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ORIGINAL ARTICLE
Year : 2006  |  Volume : 9  |  Issue : 1  |  Page : 26-36

Sexual behaviour, contraception and fertility among in-school adolescents in Ikenne Local Government, south-western Nigeria


Department of Community Medicine & Primary Care, Obafemi Awolowo College of Health Sciences, Faculty of Clinical Sciences, Olabisi Onabanjo University Teaching Hospital, State Ministry of Health, Abeokuta, Ogun State

Correspondence Address:
A A Salako
Department of Community Medicine & Primary Care, Obafemi Awolowo College of Health Sciences, Faculty of Clinical Sciences, Olabisi Onabanjo University Teaching Hospital, State Ministry of Health, Abeokuta, Ogun State

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Source of Support: None, Conflict of Interest: None


PMID: 16986286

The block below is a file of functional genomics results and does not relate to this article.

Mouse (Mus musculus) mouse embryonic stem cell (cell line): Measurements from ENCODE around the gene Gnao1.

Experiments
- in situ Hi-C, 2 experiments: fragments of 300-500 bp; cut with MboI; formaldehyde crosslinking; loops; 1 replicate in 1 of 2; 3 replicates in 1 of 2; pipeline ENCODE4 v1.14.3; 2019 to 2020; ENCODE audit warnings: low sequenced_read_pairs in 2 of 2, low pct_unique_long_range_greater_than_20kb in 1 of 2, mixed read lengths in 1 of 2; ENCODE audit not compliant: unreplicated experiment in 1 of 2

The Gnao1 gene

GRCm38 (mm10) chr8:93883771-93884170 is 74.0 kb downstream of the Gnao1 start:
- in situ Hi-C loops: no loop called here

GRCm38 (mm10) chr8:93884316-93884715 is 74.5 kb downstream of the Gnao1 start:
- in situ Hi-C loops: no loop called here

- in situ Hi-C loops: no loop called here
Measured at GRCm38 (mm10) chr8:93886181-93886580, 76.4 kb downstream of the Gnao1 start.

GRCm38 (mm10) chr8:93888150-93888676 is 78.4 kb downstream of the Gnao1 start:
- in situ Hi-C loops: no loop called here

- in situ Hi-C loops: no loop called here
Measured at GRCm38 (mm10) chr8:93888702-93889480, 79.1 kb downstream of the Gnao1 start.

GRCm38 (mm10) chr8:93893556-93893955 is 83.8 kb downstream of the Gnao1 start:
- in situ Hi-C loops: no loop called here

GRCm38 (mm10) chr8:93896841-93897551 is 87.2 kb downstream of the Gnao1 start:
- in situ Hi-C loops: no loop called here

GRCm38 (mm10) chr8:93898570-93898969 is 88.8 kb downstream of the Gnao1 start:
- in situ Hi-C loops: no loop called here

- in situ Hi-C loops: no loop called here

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A cross- sectional study was conducted among in-school adolescents in six secondary schools in the health districts of Ikenne Local Government to assess the sexual behaviour, contraception and fertility experiences of the adolescents between the months of May and November 2002.Relevant information was collected from 1140 in-school adolescents with the aid of pre-tested, structured, self-administered questionnaires, selected by using multistage and stratified random sampling techniques Information sought from the questionnaires included socio-demographic characteristics of the respondents, parental background, their sexual behaviour, knowledge and use of contraception, human development, pregnancy and fertility experiences, information on sexually transmitted infections (STIs) and HIV/AIDS. During the same period, twelve (12) Focus Group Discussions (FGDs) sessions were conducted using an FGD Guide in the selected schools to highlight differences in opinions of students and also to highlight identification of the group consensus. The mean ages at first intercourse were 13.9 +/- 2.8 years and 14.8 +/- 2.4years for males and females respectively. Boys initiated sex earlier than girls. This difference was found to be statistically significant (p<0.05). Sexual intercourse had been experienced by 28.5% of the adolescent students, significantly more (37.6%) males than females (20.4%) The school adolescents that responded as being married were.4.5% (26males, 23 females) of the respondents. Knowledge on contraception was 36.9% and 22.1% for male and female students respectively, more males than females had knowledge of contraception in a significant proportion, apparently due to increase awareness of the male condom among males. Current use of contraception was equally low, and was found to be 10.9% and 6.0% for males and females respectively. The reasons for non-use were mainly that of non-availability (22.3%), cost (11.8%) negative attitude towards contraception due to societal disapproval (33.2%) and lack of knowledge of how to use them (21.3%). The proportion of adolescents that had ever experienced symptoms associated with Sexually Transmitted Infections (STIs) was 26.8%. Multiple factors were found to be responsible for the deplorable reproductive health situation of the adolescents in this community. The need for provision of sexuality and life planning education in schools including the provision of Youth friendly health services in the community were highlighted.


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